Asked for a favourite memory of Campbell, Condren said he was just starting out in the business when he was asked to fill in for Campbell once in the eliminations of a stakes race in Lexington. “I got the horse in the final and he was classy enough to say, ‘No, no, no. You drive the horse.’ That was kind of an old memory of mine, but I was just a kid back then, too. It was the early days of my career. That was probably one of the more classier things a guy could do in his heyday,” Condren said.
An avid golfer with a handicap he said hovers between five and eight, Condren said he plays five or six days a week and walks the course carrying his own bag for exercise. Apart from that and driving young horses, he said he’s enjoying watching the replays of old races being aired in the mornings on The Racing Network.
“I’ve been rejuvenated lately on TRN. I’m up really early in the morning, so I’m watching the old stuff from years ago — late ‘80s, early ‘90s. It’s kind of neat to see some of those old races. It brings back a lot of memories, that’s for sure.”
Condren grew up in St. Catharines, Ont., but his family moved down the street from Mohawk Racetrack when Condren was in Grade 6. “That winter, basically, I was walking down the road and went into the Standardbred horse business,” he said of being the first in his family to take up the sport.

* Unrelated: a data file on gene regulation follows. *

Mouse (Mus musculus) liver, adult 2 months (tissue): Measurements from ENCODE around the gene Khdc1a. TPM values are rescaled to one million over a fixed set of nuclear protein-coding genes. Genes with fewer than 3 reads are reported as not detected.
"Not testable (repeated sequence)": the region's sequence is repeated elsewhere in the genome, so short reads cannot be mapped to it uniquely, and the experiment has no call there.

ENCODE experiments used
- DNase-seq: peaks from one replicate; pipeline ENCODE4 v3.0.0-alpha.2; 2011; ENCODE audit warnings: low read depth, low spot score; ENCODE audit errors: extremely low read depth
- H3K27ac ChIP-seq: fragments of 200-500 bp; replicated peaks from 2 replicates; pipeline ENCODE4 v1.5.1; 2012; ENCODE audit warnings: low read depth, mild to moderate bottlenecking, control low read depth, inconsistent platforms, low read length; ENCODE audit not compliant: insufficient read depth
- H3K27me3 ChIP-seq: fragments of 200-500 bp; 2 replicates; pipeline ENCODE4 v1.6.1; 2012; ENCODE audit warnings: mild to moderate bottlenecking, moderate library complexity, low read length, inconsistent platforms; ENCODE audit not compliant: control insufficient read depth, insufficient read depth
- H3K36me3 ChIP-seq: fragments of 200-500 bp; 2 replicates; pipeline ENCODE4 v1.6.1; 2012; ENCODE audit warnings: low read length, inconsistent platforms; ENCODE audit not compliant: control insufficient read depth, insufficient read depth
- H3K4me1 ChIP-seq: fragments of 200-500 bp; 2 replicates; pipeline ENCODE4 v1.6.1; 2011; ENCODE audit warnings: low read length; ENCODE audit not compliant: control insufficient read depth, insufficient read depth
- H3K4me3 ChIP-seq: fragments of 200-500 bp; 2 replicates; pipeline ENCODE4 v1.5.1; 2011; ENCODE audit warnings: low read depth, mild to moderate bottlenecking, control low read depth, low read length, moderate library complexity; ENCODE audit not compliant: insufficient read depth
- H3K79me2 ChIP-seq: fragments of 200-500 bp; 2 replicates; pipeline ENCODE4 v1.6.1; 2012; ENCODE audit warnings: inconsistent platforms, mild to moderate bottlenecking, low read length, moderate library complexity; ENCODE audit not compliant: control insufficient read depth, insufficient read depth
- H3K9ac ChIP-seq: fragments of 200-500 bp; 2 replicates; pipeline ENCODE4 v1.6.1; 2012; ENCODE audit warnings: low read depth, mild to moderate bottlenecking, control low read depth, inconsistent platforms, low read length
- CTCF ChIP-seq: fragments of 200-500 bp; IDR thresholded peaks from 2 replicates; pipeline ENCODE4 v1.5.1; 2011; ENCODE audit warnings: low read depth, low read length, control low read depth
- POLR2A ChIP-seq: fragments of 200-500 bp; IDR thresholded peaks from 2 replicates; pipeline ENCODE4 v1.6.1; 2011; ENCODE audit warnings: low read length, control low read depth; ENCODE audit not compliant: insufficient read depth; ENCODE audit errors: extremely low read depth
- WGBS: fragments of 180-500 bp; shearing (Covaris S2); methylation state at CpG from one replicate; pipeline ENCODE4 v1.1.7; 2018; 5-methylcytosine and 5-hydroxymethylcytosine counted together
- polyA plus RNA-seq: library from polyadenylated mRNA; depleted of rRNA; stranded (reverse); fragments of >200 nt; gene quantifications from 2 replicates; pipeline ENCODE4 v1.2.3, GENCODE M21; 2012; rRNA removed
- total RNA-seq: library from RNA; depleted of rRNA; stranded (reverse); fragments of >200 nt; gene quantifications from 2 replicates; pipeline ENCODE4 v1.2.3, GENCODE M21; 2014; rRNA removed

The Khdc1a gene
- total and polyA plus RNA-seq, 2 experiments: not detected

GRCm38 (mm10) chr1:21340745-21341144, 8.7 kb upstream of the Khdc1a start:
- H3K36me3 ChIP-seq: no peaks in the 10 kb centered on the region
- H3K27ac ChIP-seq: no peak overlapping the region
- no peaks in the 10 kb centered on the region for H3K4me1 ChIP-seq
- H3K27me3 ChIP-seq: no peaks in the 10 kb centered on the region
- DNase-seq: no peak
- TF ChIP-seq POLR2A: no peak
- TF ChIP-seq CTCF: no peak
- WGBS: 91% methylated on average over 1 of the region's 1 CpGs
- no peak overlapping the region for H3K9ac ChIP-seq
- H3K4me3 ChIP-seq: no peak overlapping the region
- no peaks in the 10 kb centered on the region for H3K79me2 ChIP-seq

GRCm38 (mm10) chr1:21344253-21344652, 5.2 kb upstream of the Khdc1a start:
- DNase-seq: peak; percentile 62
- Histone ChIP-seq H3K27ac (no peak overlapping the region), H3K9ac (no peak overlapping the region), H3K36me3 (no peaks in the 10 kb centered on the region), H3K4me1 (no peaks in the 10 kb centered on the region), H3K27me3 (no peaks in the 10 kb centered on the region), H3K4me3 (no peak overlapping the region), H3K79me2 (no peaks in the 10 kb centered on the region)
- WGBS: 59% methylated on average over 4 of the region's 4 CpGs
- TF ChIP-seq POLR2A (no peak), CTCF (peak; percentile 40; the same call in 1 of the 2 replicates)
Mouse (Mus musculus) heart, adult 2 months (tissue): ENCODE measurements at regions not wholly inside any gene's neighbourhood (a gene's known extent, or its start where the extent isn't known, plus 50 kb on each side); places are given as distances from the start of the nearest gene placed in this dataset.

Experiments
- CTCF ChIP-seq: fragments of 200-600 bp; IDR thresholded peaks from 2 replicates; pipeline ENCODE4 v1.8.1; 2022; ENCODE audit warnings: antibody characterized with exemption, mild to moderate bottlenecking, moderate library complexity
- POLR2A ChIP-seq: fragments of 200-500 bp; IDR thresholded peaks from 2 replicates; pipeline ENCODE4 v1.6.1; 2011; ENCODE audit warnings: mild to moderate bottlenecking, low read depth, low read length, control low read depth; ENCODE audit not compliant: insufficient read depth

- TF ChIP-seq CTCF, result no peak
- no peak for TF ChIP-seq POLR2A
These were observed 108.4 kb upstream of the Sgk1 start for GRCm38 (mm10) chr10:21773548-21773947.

Before long, he was walking the shedrows at Mohawk during the Grand Circuit meet, staring in awe at the likes of the stables of Joe O’Brien, Keith Waples, Delvin Miller, Billy Haughton, Stanley Dancer and more.
Condren has competed on the Woodbine Entertainment Group (WEG) circuit for more than 30 years. Between 1984 and 2010 he recorded 27 consecutive $2 million plus seasons. He is also notable for winning the last race ever contested at Greenwood Raceway (Kirk Henley on Dec. 31, 1993) and for setting what was then a WEG circuit record with 374 wins in 1987.
“I still get treated with a lot of respect, which is kind of nice. One of these days it will be all over completely, but I’m enjoying the little bit I’m doing right now,” he said.
Over his career, Condren worked and drove for Tom Artandi, John Burns, Bob McIntosh, Bill Robinson, Brad Maxwell, Gene Riegle and numerous other greats of the game. Condren won the 1989 North America Cup with Goalie Jeff, has two Breeders Crown wins to his credit (Armbro Officer, Before Sunrise) and has won the Canadian Trotting Classic three times (McCall Magic, In Conchnito and Trustworthy). He has also won the Maple Leaf Trot (Natural Image), Roses Are Red (Shady Daisy) and William Wellwood Memorial (Windsong Espoir) and a mountain of other stakes.
He has driven such standouts as: Elegantimage, Windsong Soprano, Nebunpanezzar, Windsong Espoir, Pure Ivory, In Conchnito, Precious Delight, Whenuwishuponastar and many, many more.
He said Legends Day is “a great way of promoting the sport. There’s some charities involved and you get to see some guys you haven’t seen for quite awhile.
For more information, please visit www.clintonraceway.com
(with files from Clinton)